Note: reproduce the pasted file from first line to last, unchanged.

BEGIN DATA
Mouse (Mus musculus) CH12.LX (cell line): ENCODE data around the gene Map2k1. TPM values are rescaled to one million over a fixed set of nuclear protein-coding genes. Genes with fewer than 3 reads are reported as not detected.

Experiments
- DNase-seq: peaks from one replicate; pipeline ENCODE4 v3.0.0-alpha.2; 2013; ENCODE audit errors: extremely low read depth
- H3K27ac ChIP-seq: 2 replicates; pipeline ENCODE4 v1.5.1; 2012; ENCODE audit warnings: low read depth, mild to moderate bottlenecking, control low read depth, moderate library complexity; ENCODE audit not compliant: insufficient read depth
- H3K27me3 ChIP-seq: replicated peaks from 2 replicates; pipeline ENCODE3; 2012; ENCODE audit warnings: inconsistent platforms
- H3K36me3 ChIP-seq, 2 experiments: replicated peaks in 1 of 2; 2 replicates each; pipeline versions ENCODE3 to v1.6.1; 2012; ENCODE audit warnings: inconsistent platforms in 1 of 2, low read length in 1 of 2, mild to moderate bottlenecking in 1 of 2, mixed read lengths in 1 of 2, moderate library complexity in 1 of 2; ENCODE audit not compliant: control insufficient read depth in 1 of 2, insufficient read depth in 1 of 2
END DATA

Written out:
Mouse (Mus musculus) CH12.LX (cell line): ENCODE data around the gene Map2k1. TPM values are rescaled to one million over a fixed set of nuclear protein-coding genes. Genes with fewer than 3 reads are reported as not detected.

Experiments
- DNase-seq: peaks from one replicate; pipeline ENCODE4 v3.0.0-alpha.2; 2013; ENCODE audit errors: extremely low read depth
- H3K27ac ChIP-seq: 2 replicates; pipeline ENCODE4 v1.5.1; 2012; ENCODE audit warnings: low read depth, mild to moderate bottlenecking, control low read depth, moderate library complexity; ENCODE audit not compliant: insufficient read depth
- H3K27me3 ChIP-seq: replicated peaks from 2 replicates; pipeline ENCODE3; 2012; ENCODE audit warnings: inconsistent platforms
- H3K36me3 ChIP-seq, 2 experiments: replicated peaks in 1 of 2; 2 replicates each; pipeline versions ENCODE3 to v1.6.1; 2012; ENCODE audit warnings: inconsistent platforms in 1 of 2, low read length in 1 of 2, mild to moderate bottlenecking in 1 of 2, mixed read lengths in 1 of 2, moderate library complexity in 1 of 2; ENCODE audit not compliant: control insufficient read depth in 1 of 2, insufficient read depth in 1 of 2